Luxury and sports cars were in the spotlight when the North American International Auto Show opened yesterday in Detroit, Michigan, amid booming sales and renewed optimism as the US economy rebounds from a deep downturn.
“The mood is going to be pretty good,” JD Power analyst Dave Sergeant said. “The industry is coming off a reasonably good year and this year should be even better.”
US sales are expected to rise to between 15 million and 16 million vehicles this year, after jumping 13 percent to 14.5 million vehicles last year, the biggest yearly gain since 1984.
The Detroit Three carmakers — General Motors Co (GM), Ford Motor Co and Chryslers Group LLC — are raking in huge profits again after years of painful restructuring and a renewed focus on the product side of their business. Their Asian and European counterparts are also investing heavily in the US as they jostle for position in the highly competitive market and look for a place to grow sales amid a slowdown in China and Brazil, and the collapse of EU demand.
“The product is the best consumers have seen in a long time,” said Jesse Toprak, an analyst with automotive site TrueCar.com
GM’s new Corvette was the most hotly anticipated and select journalists were given a sneak preview at a lavish event on Sunday night.
The muscular and sculpted Corvette Stingray shares a name with the iconic 1963 model, but is an entirely new vehicle, sharing only two parts with the previous generation Corvette.
“The soul of our company is sitting right here in Corvette,” GM North America president Mark Reuss said. “This car is the reason I work at GM.”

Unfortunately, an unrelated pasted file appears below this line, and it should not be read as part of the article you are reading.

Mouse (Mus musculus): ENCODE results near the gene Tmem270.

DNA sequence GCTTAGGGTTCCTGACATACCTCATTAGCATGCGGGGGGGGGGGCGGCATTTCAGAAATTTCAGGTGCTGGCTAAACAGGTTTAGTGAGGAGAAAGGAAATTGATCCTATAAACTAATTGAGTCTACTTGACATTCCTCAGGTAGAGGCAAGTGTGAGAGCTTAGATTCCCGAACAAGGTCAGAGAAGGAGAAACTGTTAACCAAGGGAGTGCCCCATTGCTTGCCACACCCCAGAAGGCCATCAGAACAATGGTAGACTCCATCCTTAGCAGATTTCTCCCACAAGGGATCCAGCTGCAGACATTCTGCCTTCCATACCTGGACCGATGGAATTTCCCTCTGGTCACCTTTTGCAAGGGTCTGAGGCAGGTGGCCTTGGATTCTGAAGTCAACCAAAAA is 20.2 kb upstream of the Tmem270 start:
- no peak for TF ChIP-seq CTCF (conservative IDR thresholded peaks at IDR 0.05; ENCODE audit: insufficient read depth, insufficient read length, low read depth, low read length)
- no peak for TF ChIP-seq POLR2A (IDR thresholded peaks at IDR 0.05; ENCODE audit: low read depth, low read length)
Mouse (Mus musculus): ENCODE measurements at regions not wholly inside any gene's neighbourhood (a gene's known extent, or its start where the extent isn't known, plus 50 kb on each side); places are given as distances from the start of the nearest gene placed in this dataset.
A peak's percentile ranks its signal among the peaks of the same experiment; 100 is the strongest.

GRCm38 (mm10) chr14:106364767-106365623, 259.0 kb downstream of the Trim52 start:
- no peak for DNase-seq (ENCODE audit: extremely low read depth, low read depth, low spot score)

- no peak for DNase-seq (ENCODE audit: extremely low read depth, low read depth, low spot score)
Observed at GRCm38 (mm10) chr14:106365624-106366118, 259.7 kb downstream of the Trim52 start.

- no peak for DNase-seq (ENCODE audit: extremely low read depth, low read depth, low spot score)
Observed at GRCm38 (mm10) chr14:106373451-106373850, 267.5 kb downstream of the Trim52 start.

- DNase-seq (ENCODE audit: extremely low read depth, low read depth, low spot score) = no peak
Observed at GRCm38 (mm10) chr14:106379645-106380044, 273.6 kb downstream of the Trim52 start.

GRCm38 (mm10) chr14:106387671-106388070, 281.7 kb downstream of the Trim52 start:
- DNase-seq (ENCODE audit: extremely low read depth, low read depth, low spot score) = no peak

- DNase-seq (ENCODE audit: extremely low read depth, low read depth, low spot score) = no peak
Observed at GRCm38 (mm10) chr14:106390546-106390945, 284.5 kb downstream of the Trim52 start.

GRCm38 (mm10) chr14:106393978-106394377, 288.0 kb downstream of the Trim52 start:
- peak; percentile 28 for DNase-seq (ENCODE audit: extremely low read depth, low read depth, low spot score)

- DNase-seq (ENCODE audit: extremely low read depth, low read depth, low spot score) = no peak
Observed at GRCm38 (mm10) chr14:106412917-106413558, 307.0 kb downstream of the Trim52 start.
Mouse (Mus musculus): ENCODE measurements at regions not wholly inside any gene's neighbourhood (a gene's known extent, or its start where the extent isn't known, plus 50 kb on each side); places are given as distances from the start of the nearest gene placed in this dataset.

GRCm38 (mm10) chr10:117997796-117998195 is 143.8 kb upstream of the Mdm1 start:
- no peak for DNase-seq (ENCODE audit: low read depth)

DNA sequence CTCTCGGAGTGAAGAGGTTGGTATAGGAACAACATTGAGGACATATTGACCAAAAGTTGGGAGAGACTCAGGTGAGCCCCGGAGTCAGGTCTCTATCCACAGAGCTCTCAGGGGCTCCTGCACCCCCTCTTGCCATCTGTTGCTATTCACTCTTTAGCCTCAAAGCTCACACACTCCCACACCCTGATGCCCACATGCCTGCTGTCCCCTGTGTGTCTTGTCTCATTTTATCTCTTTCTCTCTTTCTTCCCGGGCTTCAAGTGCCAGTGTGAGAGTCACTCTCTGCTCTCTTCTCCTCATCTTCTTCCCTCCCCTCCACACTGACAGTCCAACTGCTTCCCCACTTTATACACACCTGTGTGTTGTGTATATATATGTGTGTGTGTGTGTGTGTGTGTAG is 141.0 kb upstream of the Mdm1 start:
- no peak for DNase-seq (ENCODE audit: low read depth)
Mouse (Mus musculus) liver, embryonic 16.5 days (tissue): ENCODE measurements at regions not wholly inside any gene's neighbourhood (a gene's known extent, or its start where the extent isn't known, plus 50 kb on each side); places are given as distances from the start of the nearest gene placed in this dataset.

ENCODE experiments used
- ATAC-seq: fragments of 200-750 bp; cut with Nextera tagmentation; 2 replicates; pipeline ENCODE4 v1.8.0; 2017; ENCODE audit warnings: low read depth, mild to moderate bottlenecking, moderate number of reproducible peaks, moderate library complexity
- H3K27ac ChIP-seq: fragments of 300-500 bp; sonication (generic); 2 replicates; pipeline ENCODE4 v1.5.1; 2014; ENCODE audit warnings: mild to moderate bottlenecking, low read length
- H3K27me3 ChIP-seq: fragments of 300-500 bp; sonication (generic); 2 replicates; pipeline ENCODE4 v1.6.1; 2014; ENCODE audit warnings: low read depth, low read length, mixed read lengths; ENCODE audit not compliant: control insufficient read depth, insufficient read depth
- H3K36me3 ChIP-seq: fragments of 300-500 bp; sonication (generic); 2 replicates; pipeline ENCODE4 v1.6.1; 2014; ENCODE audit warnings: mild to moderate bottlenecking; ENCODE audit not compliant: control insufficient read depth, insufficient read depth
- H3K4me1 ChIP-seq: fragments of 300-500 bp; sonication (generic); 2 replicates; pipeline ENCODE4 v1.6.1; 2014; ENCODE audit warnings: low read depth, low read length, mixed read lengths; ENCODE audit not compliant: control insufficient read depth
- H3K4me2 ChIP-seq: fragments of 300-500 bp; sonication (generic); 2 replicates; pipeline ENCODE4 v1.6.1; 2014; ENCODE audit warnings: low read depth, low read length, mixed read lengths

Daimler AG also offered a sneak peak at an entirely new car, the compact, stylish — and lower priced — Mercedes CLA coupe that is aimed squarely at the youth market.
“The CLA is a style rebel,” Mercedes design chief Gordon Wagener said. “The dynamic design idiom is manifested in breathtaking proportions, muscular, flowing contours and sculptural surfaces.”
Both vehicles will compete with luxury sports cars from Audi AG, BMW AG and a new muscle car from specialty carmaker Shelby.
Pickup truck fans also have plenty of new models to feast their eyes on, with GM’s new Chevy Silverado and a concept (or pre-production) truck from Ford ahead of the 2015 launch of the next version of its top-selling F-series.
Honda Motor Co will be testing out a concept for a smaller sport utility vehicle, as will Ford’s luxury Lincoln brand. There will be plenty of new hulks on the floor as well, especially from Chrysler’s Jeep and Dodge brands.
Even the more down-market vehicles are going to be decked out with features that were once reserved for luxury brands, like collision avoidance technology and heated side mirrors.
“Those features tend to be fairly profitable because once they get into the mass market they’re not that expensive to install and consumers will pay fairly well for them,” said Jeremy Anwyl, vice chairman of automotive site Edmunds.com.
Drivers looking for improved fuel economy will have a wide range of options as automakers push hybrids, diesel and electric vehicles, and boost the efficiency of standard gasoline engines ahead of upcoming tough US government standards.
However, with hybrids and other alternative powertrains still only making up about 3 percent of the US market, carmakers are going to have to work harder on their “green car” pitches.
There is hope that younger buyers could help push demand for green cars to the point where it would have a significant impact on fuel consumption.
“While they’re not necessarily going to gravitate to and make a buying decision because of ‘green,’ they have a preference towards new technologies,” Deloitte auto analyst Joe Vitale said.
“We think this generation may be the generation that creates a tipping point to an electrified world,” he added.
More than 50 new models were scheduled to be revealed yesterday and today as automakers vie for the attention of about 6,000 journalists from around the world.